This photograph, one among many, was taken by Paul Graham for his recent book, Mother.
The photo and some others of Graham's mother are included in a Washington Post story written by Keith Dickerman who had recently visited his own mother:
”From my newfound perspective,” writes Dickerman, “Graham’s book looks like a loving meditation on his own mom. The photos are soft, delicate, quiet and, ultimately, reflective. Paging through the book, I felt an affinity for how Graham seems to feel about his mother.”
More portrait than photograph, they led me with each viewing to wonder about her life, the lives of all people who reach a great age and the stillness that seems to accompany many of the oldest old.
Perhaps I have been spoiled by TGB's brilliant comment section, but I hardly ever read comments elsewhere on the internet – so many are stupid, vulgar, mean and therefore time-wasters.
This time, however, I took a glance at them and was not disabused of my opinion:
“I understand this is art," wrote one, "whose purpose is to capture a poignant moment in time. And it is familiar to me as I was there for my mother to her last, when she was a withered shell of herself.“Withered shell of herself?” “Not relevant to who she was?” Really? All those late years don't count for anything?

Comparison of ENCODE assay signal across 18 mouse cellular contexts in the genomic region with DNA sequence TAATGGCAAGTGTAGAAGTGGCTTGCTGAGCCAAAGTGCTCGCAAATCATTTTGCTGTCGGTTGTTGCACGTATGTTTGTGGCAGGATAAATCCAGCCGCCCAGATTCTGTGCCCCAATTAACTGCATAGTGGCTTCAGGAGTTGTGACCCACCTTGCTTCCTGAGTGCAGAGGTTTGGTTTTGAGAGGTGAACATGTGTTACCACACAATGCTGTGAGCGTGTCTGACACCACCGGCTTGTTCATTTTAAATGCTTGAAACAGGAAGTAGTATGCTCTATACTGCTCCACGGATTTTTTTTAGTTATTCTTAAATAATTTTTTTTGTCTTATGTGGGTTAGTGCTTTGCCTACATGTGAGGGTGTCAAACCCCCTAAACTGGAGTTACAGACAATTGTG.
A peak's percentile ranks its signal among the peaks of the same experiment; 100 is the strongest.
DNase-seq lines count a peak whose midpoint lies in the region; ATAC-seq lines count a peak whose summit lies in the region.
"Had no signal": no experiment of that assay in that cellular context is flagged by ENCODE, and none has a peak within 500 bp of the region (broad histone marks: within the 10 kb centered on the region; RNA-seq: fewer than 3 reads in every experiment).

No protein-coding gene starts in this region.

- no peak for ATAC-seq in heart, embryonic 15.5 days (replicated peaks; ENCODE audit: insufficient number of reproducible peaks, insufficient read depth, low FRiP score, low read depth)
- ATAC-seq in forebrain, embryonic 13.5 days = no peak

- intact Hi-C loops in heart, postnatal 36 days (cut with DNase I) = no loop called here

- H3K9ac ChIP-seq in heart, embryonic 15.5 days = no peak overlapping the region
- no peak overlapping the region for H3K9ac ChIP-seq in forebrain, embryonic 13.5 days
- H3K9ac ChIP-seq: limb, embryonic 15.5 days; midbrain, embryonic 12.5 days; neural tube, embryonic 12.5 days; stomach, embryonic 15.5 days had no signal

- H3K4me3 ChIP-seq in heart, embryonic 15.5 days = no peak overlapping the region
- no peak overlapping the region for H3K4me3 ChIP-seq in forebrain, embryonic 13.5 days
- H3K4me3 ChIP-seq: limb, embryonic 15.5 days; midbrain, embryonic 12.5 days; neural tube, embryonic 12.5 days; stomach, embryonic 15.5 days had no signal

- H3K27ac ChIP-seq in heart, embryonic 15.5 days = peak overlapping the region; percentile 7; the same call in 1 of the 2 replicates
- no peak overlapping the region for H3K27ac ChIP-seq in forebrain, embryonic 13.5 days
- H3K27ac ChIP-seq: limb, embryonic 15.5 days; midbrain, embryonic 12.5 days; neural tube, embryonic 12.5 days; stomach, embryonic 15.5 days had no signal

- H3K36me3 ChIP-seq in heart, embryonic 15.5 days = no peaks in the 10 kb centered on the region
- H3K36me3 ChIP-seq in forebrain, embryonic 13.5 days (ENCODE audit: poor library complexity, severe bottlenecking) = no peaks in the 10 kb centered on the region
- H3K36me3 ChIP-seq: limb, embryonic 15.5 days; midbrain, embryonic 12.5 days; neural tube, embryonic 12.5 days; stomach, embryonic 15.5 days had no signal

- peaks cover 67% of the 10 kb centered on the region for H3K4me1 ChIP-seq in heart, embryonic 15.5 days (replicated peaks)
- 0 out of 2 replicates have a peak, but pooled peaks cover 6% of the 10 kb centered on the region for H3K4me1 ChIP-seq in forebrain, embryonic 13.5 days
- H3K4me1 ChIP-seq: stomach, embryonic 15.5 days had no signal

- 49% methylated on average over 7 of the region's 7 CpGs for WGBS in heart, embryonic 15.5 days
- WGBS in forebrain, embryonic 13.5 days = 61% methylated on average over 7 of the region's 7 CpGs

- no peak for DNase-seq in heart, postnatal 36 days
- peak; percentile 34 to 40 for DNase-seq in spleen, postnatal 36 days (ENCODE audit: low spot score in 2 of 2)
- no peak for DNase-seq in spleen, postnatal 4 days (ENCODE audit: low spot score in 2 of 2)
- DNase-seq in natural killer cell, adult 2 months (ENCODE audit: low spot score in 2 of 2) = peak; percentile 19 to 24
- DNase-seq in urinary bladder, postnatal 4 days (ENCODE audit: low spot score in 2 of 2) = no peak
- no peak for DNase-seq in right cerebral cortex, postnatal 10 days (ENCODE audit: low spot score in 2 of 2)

“But I choose not to remember her like this. It is not relevant to who she was. I have several 'snapshots' of her sparkly, vibrant, somewhat incorrigible self in mind, when she was getting the biggest bang out of life. And that is what she would want.”
Here are two more:
“I hope to god my children have more kindness and sense than to take and publish photos of me when I am in this state. I’m sure this woman would be horrified to know he has done this.”
“I have raised my children to be kind and I know they would never take pictures of me like this. I don’t want to be remembered as a young woman but as a good mother.”
It is obvious the people who wrote these comments do not believe there is any value to old age. With such apparent loathing of aged bodies, how do they tolerate looking at their mothers? Are they repulsed? Do they tell their children not to photograph their grandmother? Do they not love their old mothers as much as when they were younger?
And will they like themselves less when they are “in this state"?
At the risk of breaking an arm while patting myself on the back, I've made it a point to watch myself age since my mid-fifties when I first realized I am not the world's one immortal. After all those years, my response to changes in my body is generally neutral.
Vein-y hands. Eye crinkles. Forehead lines. Crepe-y neck. Those two smile/frown lines around my mouth – I've watched them deepen over many years and they're still doing it. Plus, as I once wrote in these pages, where did my butt go?
I don't compare myself now to what I looked like as a young or mid-life woman. I look at myself as an old woman now and isn't it amazing the changes that keep happening.
The people who wrote these comments are not outliers. They're just more honest than many others.
But how is it, do you think, that Americans hate old age so much, so deeply? And how is that any different from hating old people themselves?